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Consider the language $L = \{a^{n}\mid n \geq 0\} \cup \{a^{n}b^{n}\mid n \geq 0\}$ and the following statements.

  1. $L$ is deterministic context-free.
  2. $L$ is context-free but not deterministic context-free.
  3. $L$ is not $LL(k)$ for any $k$.

 Which of the above statements is/are TRUE?

  1. Ⅰ only
  2. Ⅱ only 
  3. Ⅰ and Ⅲ only
  4. Ⅲ only
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$L$ is DCFL. A DPDA can be easily constructed.

So, $I$ is True and $II$ is False.


The grammar of $L$ would possess non-determinism. If you can only see $aaa$, how would you know it is $aaaa$ or $aaaabbbb$?

No matter how large the lookahead ability you deliver, there will always be some string which has the number of a's larger than the lookahead, for which we couldn't decide what string is it.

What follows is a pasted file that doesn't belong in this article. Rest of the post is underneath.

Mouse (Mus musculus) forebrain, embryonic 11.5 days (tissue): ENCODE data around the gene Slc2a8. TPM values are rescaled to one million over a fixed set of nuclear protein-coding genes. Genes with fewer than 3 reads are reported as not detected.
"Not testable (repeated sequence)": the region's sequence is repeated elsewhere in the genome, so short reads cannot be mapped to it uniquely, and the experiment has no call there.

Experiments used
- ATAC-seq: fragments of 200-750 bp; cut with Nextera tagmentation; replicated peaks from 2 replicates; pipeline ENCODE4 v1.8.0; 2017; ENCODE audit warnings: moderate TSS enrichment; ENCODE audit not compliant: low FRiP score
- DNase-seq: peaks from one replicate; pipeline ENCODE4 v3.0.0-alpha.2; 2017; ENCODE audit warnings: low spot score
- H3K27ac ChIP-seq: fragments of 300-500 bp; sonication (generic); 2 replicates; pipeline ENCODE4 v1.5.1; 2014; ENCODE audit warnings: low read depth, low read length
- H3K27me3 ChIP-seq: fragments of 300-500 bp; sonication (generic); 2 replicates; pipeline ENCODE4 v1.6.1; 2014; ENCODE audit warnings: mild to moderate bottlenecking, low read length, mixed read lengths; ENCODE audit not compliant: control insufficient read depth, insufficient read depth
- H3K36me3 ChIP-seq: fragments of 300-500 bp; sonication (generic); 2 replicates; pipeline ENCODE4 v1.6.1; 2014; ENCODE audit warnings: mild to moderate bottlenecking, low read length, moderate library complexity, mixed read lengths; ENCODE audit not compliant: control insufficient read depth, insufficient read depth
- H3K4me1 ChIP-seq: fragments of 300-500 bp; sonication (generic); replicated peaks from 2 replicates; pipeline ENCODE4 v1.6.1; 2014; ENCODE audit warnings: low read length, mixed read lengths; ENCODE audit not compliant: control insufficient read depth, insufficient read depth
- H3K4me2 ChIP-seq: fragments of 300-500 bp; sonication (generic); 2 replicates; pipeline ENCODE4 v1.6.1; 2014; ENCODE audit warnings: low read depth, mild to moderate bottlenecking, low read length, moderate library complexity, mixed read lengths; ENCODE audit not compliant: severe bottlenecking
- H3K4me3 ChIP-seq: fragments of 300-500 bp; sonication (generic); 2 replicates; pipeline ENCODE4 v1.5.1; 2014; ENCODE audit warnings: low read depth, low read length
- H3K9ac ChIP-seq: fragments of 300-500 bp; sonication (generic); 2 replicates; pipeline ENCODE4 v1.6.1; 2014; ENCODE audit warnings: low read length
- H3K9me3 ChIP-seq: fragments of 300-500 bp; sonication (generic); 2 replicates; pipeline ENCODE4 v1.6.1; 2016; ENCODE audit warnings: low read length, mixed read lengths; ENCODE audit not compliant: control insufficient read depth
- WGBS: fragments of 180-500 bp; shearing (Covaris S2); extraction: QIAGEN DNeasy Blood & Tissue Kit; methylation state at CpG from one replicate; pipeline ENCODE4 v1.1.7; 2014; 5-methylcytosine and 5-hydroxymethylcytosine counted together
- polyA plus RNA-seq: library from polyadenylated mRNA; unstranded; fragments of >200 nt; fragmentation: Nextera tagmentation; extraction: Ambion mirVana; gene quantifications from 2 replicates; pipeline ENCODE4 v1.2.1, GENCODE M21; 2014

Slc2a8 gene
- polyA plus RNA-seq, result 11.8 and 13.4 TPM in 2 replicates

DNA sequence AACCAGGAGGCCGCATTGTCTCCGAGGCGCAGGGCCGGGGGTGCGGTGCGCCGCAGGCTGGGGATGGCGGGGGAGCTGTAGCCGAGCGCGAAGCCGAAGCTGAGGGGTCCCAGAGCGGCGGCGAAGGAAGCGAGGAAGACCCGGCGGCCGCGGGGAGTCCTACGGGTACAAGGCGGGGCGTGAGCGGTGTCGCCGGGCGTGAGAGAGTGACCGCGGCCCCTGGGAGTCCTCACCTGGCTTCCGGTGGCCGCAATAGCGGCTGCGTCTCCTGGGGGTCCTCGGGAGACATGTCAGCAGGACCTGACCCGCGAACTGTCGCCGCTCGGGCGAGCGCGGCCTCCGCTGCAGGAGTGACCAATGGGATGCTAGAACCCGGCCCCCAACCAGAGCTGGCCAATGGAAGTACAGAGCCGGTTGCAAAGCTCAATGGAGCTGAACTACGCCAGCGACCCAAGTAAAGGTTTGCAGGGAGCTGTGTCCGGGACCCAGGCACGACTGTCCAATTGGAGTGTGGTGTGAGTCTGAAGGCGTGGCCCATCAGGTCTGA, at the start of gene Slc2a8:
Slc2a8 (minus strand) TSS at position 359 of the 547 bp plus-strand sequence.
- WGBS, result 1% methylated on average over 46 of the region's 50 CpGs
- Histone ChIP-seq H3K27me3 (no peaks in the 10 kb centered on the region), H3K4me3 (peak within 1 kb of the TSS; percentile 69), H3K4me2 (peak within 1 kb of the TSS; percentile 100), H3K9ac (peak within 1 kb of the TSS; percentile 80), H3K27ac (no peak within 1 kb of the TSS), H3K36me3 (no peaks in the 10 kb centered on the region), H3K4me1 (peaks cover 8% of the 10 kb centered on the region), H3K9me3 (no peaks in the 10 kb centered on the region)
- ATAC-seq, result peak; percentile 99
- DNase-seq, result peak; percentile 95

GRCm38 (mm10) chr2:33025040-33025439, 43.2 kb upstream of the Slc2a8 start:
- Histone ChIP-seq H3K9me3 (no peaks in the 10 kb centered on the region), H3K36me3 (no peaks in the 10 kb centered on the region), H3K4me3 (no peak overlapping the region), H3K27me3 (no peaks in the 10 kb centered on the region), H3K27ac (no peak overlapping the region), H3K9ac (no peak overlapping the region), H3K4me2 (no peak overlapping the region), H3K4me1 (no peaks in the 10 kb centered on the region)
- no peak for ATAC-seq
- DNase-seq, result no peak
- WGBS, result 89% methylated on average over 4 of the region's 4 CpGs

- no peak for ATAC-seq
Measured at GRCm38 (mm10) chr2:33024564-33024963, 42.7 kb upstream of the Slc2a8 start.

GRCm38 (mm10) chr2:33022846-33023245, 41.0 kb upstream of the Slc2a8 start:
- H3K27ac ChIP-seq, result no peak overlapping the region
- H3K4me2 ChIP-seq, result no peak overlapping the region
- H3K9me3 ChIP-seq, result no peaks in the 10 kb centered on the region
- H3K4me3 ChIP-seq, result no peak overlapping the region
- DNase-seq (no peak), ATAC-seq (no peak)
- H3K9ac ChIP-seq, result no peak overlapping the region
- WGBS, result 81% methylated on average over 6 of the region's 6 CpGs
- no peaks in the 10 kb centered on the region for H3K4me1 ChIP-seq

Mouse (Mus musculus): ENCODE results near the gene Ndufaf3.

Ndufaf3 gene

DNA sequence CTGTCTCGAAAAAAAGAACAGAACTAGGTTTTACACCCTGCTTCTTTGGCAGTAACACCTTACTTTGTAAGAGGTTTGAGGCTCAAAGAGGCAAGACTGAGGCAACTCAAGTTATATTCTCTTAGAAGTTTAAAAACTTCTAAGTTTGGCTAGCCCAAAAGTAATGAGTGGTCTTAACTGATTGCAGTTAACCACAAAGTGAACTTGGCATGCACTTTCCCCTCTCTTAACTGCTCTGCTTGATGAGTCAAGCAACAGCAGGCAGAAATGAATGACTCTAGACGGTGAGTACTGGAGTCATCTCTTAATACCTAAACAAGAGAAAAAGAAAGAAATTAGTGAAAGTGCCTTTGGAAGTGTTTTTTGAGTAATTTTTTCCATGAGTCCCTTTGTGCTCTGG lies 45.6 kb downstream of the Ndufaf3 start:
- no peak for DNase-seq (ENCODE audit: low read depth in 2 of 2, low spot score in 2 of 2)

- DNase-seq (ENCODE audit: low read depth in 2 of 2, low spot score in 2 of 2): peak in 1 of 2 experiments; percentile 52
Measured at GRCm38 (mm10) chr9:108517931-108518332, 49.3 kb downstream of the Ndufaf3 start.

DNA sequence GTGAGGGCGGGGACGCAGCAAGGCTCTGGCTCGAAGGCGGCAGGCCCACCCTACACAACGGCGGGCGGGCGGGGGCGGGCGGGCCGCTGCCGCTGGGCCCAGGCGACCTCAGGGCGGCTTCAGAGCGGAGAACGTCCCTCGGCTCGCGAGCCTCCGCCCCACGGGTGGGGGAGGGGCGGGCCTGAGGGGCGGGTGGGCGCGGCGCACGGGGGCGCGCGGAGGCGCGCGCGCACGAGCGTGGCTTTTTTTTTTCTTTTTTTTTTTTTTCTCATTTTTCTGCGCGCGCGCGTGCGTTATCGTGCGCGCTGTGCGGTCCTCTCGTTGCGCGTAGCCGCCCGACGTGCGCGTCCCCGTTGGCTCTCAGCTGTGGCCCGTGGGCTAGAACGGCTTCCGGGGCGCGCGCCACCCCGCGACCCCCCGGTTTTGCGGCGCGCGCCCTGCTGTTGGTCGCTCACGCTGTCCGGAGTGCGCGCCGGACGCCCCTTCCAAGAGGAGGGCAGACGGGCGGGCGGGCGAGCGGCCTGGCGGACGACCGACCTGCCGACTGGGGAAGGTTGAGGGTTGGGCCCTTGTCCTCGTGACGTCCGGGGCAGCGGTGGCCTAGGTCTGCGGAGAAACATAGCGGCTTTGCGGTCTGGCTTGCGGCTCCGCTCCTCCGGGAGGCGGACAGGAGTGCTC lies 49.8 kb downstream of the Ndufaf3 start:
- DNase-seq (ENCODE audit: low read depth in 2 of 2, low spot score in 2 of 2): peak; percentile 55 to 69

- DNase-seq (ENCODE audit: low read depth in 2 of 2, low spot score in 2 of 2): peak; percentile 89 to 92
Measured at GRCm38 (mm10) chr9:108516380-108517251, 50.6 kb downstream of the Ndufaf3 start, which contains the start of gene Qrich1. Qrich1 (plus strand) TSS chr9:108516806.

So, $III$ is True.

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thanks I have understood the statement III finally
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s → K / T / epi

k → aK / epi

T → aTb / epi

first of s is {a,epi}

for ‘a ’ we have two possiblities either s→ K or s→ T both these production will be in same cell that is why not LL(1)

by this easily we can say not LL(K)
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6 Answers

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6 votes
 
Best answer

$L = \underbrace{\{a^{n}\mid n \geq 0\}}_{L_1} \cup \underbrace{\{a^{n}b^{n}\mid n \geq 0\}}_{L_2}$

Here, $L_1$ is a regular language having regular expression $a^*$ and $L_2$ is a $\text{DCFL}.$ $\text{DCFL}$ is closed under union operator with a regular language as shown below.

$D \cup R = \overline{\overline{ D} \cap \overline {R}}$